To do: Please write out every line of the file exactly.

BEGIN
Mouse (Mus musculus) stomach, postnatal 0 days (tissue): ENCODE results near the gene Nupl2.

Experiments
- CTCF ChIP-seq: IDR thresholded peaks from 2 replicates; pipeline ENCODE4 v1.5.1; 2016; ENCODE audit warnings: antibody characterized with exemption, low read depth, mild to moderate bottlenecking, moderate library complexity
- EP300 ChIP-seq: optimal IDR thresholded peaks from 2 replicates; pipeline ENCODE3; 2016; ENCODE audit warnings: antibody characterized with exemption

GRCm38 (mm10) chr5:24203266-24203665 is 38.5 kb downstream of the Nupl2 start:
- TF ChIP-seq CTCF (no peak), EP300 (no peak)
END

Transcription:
Mouse (Mus musculus) stomach, postnatal 0 days (tissue): ENCODE results near the gene Nupl2.

Experiments
- CTCF ChIP-seq: IDR thresholded peaks from 2 replicates; pipeline ENCODE4 v1.5.1; 2016; ENCODE audit warnings: antibody characterized with exemption, low read depth, mild to moderate bottlenecking, moderate library complexity
- EP300 ChIP-seq: optimal IDR thresholded peaks from 2 replicates; pipeline ENCODE3; 2016; ENCODE audit warnings: antibody characterized with exemption

GRCm38 (mm10) chr5:24203266-24203665 is 38.5 kb downstream of the Nupl2 start:
- TF ChIP-seq CTCF (no peak), EP300 (no peak)